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Dinner for Schmucks Review Critics


Dave White Profile

15 Minutes With Zach G: The Movie Read full review


Jen Yamato Profile

Mean people suck. Read full review

Other Critics provided by

Critics scores range from 0 to 100, with higher scores indicating more favorable reviews.

  • 3.0

    out of 100

    Mixed or average reviews
    based on a weighted average of all
    critic review scores.

  • 30

    out of 100

    Wall Street Journal John Anderson

    Pathetically unfunny most of the time.

    Read Full Review

  • 50

    out of 100

    Entertainment Weekly Lisa Schwarzbaum

    No schmucks were harmed in the making of Dinner for Schmucks. That's the problem.

    Read Full Review

  • 70

    out of 100

    The Hollywood Reporter John DeFore

    Though Carell and Rudd are both saddled with characters that just aren't as interesting as many they've played in the past, the movie benefits from having drawn many gifted comedians to supporting roles.

    Read Full Review

  • 75

    out of 100

    USA Today Claudia Puig

    Gussied-up rodents and inane male antics come together in funny and inspired ways in this screwball farce.

    Read Full Review

  • See all Dinner for Schmucks reviews at

For Families provided by Common Sense Media

OK for kids 14+

Slapstick comedy feasts on the nerdiness of others.

What Parents Need to Know

Parents need to know that this remake of hit French comedy The Dinner Game is anchored by a premise that is, on its face, quite mean-spirited: The main character is invited to a dinner where he must bring someone whom his colleagues can ridicule. Plenty of mockery does take place, but there's a lesson about conscience and morality buried amid the snark. There's some swearing (including "s--t") and sexual content (nude women covered in body paint, references to "BJs," etc.), as well as social drinking. Expect teens to be drawn in by stars Paul Rudd and Steve Carell.

  • Families can talk about the movie's message. What's the ultimate take-away? Does any of the positive stuff get lost amid the movie's humor?
  • Would you be willing to make fun of other people for personal gain? Do you think it would be easy to stand up and do the right thing, even if your job was at risk?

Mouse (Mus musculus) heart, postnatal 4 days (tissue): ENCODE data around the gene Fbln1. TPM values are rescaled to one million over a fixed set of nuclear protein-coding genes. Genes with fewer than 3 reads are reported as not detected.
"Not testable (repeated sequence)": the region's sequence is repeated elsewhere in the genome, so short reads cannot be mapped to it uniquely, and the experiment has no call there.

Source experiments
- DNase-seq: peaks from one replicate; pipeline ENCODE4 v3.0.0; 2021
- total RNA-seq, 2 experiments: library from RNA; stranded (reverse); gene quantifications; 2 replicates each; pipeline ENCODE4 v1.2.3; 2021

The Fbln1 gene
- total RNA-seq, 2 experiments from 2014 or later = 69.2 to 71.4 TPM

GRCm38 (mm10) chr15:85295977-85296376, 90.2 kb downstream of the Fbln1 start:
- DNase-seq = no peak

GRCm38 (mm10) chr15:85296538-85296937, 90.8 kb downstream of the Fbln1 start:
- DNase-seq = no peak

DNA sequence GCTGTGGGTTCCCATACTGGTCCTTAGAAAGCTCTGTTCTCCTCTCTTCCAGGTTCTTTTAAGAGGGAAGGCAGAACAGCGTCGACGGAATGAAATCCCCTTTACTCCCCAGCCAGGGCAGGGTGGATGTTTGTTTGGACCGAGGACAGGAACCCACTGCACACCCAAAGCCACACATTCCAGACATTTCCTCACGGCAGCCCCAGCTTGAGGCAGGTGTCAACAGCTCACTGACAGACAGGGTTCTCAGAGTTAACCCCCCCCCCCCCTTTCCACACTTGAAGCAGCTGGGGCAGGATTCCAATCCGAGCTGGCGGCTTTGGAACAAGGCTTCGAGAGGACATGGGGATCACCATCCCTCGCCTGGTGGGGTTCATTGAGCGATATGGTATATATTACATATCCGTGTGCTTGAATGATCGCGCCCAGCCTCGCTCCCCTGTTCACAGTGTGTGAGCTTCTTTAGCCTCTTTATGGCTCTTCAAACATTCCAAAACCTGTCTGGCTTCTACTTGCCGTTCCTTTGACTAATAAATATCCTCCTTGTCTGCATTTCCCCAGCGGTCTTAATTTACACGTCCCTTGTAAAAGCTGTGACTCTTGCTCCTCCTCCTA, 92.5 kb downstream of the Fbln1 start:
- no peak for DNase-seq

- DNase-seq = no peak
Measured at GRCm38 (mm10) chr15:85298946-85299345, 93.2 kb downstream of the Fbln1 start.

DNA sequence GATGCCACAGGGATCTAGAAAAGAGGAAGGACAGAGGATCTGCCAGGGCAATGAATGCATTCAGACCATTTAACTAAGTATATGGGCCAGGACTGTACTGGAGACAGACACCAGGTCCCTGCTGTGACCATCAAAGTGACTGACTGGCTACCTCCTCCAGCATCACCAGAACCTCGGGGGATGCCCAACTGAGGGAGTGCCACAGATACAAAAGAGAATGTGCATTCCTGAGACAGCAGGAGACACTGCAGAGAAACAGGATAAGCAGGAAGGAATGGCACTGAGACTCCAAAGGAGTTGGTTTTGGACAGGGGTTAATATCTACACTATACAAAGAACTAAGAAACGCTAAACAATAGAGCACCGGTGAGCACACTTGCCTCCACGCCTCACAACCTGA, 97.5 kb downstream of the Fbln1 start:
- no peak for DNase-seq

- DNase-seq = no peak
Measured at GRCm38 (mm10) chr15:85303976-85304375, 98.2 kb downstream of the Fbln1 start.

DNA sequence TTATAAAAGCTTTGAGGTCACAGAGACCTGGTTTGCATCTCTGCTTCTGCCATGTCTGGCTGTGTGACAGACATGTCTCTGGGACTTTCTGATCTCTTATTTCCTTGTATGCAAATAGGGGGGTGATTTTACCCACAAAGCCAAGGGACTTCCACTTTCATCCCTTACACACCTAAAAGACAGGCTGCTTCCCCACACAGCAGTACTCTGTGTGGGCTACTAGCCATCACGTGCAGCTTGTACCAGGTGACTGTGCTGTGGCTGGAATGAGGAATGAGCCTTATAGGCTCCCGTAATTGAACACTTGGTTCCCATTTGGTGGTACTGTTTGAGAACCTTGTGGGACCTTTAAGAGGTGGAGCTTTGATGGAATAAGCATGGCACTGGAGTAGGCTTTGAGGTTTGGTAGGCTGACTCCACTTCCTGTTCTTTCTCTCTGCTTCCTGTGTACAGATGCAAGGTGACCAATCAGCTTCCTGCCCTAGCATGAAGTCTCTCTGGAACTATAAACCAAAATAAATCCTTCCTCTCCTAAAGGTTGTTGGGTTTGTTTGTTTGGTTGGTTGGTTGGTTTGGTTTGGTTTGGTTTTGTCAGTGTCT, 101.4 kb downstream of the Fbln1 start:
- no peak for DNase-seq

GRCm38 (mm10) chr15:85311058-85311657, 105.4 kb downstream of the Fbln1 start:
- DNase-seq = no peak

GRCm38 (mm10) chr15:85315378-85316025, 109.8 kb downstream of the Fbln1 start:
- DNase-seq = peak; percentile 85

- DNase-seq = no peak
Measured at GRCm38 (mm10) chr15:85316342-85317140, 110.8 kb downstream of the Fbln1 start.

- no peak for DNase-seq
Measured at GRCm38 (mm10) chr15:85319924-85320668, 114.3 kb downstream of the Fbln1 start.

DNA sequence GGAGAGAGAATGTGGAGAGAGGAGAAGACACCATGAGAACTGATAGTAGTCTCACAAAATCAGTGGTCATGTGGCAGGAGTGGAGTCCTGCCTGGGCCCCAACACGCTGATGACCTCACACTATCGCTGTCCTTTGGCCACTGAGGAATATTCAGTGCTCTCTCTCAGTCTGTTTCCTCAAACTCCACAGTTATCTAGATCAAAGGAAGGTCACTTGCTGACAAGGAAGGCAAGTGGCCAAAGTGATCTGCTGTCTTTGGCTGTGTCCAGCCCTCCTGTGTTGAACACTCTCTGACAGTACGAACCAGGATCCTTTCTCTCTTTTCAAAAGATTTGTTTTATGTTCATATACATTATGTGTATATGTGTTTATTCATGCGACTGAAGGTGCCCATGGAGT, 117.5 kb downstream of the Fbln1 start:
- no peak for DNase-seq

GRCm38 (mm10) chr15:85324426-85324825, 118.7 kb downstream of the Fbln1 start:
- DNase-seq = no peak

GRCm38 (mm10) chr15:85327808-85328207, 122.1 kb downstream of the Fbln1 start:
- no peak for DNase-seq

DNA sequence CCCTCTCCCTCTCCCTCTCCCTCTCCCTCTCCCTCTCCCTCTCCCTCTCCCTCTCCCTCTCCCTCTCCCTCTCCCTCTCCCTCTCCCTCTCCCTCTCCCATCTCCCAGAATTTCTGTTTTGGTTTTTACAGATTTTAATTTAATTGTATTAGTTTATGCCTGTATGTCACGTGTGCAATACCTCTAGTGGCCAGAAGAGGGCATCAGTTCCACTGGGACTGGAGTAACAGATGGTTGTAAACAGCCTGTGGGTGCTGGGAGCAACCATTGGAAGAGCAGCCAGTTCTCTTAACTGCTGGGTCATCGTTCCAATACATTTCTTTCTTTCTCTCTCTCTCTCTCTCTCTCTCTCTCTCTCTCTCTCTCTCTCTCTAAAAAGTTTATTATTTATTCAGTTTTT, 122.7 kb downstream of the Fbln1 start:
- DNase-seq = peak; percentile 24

• Who are the real "idiots" in this movie? How can you tell?

The good stuff
  • message true3

    Messages: The movie shows that some people are willing to do anything to get ahead, even if it means mocking and taking advantage of others. But it ultimately sends the message that doing so -- even if there might be significant material rewards -- isn't acceptable behavior, and there might be a moral price to pay.

  • rolemodels true2

    Role models: Tim is initially self-centered and materialistic, willing to lie to his girlfriend and take advantage of Barry to help further his career. But he slowly realizes that material gains aren't worth the toll on his conscience or his personal relationships.

What to watch for
  • violence false2

    Violence: A few intense arguments escalate into brawls, complete with people throwing heavy objects at each other. A deranged woman takes out her frustrations on a very unfortunate sports car, leaving it a badly dented, moderately functional heap. A swordfight leads to a man losing his finger.

  • sex false3

    Sex: One scene featuring three people engaged in erotic play involves nude women covered in body paint. There's also some suggestive dialogue and innuendo; for example, a woman begs a man to spank her, and a man confesses to being ignorant of a specifc parts of his wife's sexual anatomy. References to "BJs" and hookers.

  • language false3

    Language: Some swearing, including one "f--k," a few uses of "s--t" and "bulls--t," "hell," "damn," "ass," and "oh God" (used as an exclamation).

  • consumerism false2

    Consumerism: A Porsche sports car plays an important role in the film and is mentioned by name.

  • drugsalcoholtobacco false1

    Drinking, drugs and smoking: Some social drinking.